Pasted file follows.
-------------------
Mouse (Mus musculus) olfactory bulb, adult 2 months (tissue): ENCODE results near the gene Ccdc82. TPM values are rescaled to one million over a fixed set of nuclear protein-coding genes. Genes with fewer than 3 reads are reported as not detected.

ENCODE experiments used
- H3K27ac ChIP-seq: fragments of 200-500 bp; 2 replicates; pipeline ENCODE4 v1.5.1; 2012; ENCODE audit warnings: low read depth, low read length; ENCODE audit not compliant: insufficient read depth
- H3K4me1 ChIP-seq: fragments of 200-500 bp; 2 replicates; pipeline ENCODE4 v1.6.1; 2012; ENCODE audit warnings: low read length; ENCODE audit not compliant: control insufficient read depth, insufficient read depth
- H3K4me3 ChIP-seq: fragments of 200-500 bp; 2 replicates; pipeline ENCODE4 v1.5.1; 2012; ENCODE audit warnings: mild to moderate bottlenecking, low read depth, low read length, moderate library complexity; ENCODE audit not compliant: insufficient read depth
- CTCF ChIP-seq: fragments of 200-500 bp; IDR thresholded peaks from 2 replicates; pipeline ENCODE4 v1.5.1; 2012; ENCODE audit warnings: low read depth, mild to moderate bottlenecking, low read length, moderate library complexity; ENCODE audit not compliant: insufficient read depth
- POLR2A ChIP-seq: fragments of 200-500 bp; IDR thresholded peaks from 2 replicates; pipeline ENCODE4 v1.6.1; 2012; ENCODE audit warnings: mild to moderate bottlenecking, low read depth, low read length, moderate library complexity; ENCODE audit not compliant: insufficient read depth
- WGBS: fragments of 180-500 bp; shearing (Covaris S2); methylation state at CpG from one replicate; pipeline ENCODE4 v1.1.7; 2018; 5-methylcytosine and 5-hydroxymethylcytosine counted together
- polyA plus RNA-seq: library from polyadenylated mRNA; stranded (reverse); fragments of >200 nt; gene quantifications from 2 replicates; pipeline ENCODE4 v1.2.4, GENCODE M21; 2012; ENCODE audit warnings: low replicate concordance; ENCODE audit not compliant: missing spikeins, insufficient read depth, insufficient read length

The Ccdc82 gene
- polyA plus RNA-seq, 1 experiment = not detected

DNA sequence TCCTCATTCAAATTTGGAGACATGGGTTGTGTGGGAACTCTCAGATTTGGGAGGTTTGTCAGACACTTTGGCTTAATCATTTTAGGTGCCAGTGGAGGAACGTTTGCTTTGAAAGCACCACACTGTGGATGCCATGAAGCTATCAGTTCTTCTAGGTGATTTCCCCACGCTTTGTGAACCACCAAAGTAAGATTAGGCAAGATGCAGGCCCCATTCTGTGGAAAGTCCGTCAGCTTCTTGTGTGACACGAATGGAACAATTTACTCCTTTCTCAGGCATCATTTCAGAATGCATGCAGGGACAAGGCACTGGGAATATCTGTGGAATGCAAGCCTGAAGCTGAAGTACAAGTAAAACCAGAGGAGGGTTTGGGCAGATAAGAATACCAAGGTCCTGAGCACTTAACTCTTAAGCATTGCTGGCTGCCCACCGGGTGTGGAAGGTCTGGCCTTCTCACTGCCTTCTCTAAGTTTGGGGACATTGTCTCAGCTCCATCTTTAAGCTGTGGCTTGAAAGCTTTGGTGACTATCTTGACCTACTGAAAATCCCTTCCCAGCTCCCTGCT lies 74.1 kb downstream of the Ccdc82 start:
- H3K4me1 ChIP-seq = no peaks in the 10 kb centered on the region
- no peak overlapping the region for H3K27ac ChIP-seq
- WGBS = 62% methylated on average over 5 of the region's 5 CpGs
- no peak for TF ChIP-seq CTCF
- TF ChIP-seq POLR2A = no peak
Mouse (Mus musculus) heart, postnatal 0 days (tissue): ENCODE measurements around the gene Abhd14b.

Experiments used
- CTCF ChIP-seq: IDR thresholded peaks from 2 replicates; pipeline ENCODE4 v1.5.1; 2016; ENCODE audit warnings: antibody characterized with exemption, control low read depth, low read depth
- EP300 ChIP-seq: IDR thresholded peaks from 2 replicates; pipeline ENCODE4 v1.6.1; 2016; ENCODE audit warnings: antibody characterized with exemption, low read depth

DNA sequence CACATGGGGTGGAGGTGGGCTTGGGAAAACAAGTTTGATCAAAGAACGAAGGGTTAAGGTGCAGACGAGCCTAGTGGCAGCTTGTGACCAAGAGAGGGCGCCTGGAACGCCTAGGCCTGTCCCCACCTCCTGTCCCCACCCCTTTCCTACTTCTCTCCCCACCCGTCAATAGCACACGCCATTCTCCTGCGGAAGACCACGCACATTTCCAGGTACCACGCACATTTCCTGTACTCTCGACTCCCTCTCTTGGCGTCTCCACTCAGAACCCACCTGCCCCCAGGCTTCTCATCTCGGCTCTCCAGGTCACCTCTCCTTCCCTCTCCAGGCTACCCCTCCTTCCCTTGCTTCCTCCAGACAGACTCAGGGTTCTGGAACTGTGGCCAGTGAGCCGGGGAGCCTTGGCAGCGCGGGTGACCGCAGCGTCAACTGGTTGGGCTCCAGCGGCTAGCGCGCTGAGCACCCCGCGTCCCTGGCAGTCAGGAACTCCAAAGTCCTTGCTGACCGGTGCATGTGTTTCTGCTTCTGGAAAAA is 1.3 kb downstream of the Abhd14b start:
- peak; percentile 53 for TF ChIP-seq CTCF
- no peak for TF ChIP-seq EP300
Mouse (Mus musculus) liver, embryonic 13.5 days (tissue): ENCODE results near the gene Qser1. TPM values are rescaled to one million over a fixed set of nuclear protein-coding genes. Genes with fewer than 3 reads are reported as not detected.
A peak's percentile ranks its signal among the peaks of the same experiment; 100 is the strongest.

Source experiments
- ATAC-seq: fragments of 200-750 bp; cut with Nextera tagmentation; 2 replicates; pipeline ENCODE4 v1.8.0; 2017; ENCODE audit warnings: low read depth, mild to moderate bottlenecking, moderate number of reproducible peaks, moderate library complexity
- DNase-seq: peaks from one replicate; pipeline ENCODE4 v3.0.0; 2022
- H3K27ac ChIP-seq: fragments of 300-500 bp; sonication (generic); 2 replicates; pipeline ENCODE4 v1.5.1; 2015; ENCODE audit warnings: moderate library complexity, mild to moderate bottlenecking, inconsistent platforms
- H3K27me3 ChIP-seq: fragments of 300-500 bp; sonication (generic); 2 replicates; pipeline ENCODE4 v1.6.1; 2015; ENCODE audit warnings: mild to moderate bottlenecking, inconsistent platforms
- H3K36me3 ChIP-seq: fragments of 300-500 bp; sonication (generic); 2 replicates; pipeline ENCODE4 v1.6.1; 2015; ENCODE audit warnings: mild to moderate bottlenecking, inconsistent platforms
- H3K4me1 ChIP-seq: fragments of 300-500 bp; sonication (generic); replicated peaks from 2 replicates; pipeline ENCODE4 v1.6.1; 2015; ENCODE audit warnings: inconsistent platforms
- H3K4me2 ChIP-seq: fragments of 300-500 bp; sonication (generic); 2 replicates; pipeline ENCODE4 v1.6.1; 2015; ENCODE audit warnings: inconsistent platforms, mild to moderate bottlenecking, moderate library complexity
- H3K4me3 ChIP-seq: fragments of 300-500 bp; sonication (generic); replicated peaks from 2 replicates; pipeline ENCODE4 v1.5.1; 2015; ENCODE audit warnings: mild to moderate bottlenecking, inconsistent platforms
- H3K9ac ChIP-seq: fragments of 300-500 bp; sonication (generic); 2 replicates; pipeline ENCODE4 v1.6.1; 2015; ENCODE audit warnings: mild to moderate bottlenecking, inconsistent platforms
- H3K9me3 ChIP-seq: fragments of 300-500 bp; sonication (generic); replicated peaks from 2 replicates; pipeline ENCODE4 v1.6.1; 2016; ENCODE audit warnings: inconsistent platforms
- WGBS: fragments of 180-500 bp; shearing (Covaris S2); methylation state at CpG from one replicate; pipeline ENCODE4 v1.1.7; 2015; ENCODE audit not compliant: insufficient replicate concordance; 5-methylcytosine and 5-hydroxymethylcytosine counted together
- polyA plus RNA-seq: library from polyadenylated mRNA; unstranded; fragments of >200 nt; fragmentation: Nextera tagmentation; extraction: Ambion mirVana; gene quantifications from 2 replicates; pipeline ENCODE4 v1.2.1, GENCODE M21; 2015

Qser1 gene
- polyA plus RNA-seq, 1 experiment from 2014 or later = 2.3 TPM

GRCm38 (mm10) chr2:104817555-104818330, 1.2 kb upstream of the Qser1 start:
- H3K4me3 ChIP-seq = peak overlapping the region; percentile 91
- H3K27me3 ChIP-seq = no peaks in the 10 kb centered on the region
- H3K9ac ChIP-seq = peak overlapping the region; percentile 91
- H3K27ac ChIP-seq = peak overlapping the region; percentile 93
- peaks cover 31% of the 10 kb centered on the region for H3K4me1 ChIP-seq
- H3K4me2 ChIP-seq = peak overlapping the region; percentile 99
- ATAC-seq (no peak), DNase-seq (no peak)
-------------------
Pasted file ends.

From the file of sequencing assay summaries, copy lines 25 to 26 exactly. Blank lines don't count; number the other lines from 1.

Mouse (Mus musculus) liver, embryonic 13.5 days (tissue): ENCODE results near the gene Qser1. TPM values are rescaled to one million over a fixed set of nuclear protein-coding genes. Genes with fewer than 3 reads are reported as not detected.
A peak's percentile ranks its signal among the peaks of the same experiment; 100 is the strongest.